Recurrent violence perpetrated by armed Islamist groups threatens populations in the Central Sahel – Burkina Faso, Mali and Niger – with violations that may amount to crimes against humanity and war crimes. Populations are also at risk of abuses by security forces, as well as communal violence between ethnic militias and self-defense groups.
During 2012 Tuareg separatists and armed Islamist groups seized territory in northern Mali following a military coup. Despite numerous security initiatives, including the presence of international forces and a UN peacekeeping operation (MINUSMA), the conflict shifted into inter-communal violence and attacks by armed Islamist groups. Recurrent violence perpetrated by such groups – including those affiliated with al-Qaeda and the so-called Islamic State in the Greater Sahara (ISGS) – subsequently spread into neighboring Burkina Faso and Niger, threatening populations across the Central Sahel with violations that may amount to crimes against humanity and war crimes. At least 2.6 million people are internally displaced in the Central Sahel, including more than 2 million in Burkina Faso alone.
For more than five years armed Islamist groups across the Central Sahel have systematically used sieges, threats, kidnapping, improvised explosive devices (IEDs) and landmines as deliberate tactics of war. In Burkina Faso, more than 1 million people live in areas under blockade and face daily threats of violence. Across the region these groups are imposing “zakat” (forced taxation) and strategically destroying and looting civilian objects, including places of worship, health centers, food reserves, water services and bridges. Armed Islamist groups have targeted secular state education, burning schools and threatening, abducting or killing teachers. Nearly 10,000 schools are currently closed or non-operational, impacting 1.6 million children. These groups have also targeted humanitarian workers and MINUSMA. Throughout the region violence has also taken place between rival ethnic militias and self-defense groups resulting in countless abuses, including kidnappings, unlawful killings and arbitrary detentions.
The UN’s Commission of Inquiry (CoI) on Mali and national human rights mechanisms have found that some counterterrorism operations have led to grave human rights violations and abuses that may amount to war crimes. A group of UN independent experts concluded that the Malian Armed Forces (FAMa) and allied mercenaries from the Wagner Group have perpetrated possible war crimes and crimes against humanity during counterterrorism operations since December 2021. A report by the Office of the UN High Commissioner for Human Rights concluded that FAMa and mercenary operatives killed at least 500 people – the majority of whom were summarily executed – and perpetrated rape, sexual violence and torture against civilians in Moura from 27-31 March 2022. State-sponsored militias in Burkina Faso, notably the Volunteers for the Defense of the Homeland (VDP), have also been implicated in grave crimes, including unlawful killings, torture and enforced disappearances of civilians and suspected Islamist fighters.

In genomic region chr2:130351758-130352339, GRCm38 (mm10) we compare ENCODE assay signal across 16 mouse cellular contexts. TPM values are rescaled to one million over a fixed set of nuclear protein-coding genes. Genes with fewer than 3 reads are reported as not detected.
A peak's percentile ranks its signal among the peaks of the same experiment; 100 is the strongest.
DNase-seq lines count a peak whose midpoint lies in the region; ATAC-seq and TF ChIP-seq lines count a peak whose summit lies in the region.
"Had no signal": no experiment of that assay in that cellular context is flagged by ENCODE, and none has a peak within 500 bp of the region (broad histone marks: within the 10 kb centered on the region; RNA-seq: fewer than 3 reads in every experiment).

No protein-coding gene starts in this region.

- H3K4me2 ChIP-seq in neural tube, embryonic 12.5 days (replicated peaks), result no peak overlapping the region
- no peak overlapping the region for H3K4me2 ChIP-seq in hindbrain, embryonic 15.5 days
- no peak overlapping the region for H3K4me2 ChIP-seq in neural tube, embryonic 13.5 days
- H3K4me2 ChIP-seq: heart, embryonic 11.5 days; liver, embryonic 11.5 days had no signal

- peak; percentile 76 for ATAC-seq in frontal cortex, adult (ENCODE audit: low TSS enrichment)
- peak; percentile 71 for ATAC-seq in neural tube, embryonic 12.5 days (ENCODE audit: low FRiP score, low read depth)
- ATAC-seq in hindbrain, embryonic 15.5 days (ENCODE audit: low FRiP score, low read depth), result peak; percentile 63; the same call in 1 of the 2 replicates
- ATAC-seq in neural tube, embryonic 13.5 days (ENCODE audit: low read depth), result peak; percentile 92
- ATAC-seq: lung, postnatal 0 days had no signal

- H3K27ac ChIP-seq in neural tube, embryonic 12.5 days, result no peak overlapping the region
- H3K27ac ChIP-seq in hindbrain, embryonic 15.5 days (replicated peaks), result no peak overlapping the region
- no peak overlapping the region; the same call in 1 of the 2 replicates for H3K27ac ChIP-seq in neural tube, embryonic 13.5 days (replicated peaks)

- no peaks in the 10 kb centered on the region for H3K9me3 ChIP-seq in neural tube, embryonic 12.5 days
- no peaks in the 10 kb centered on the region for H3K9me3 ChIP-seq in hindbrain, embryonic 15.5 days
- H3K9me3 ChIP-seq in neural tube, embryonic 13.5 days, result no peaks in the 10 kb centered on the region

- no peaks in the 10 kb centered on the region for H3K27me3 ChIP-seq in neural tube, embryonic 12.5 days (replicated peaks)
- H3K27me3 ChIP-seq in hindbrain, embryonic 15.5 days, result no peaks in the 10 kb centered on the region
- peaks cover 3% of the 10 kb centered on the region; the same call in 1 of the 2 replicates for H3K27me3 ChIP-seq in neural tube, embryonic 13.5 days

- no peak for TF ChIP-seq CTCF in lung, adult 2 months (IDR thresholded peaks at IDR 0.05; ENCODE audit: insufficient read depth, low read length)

The region has faced significant upheaval since 2021, particularly following military coups in Mali and Burkina Faso in May 2021 and January 2022, respectively, which prompted their suspensions from the African Union and the Economic Community of West African States. As a result of growing frustration and insecurity, Burkina Faso had a second coup in September 2022. In the past year, amidst a shrinking of civic space across the region, human rights defenders, journalists and real or perceived government critics have faced increasing reprisals, including threats, intimidation and arbitrary arrests.
Burkinabé authorities launched a drive in November 2022 to recruit 50,000 people into the VDP to fight alongside the army in a purported effort to curtail the spread of violence. Since then, there has been an increase in extrajudicial killings and disappearances of civilians – oftentimes ethnic Fulani – who VDP fighters and the security forces accuse or suspect of supporting the militants. Nearly 300 civilians were killed in attacks involving Burkinabé security forces between October and February, compared to about 100 during the same period a year ago, according to the Armed Conflict Location and Event Data Project (ACLED). On 20 April at least 150 civilians, including the elderly, women and children, mainly from the Mossi ethnic group, were reportedly killed by the Burkinabé security forces in likely the deadliest incident against civilians since the crisis began. In response to the alleged involvement of security forces in civilian killings, the government announced during May the deployment of judicial police to ensure accountability during counterterrorism operations.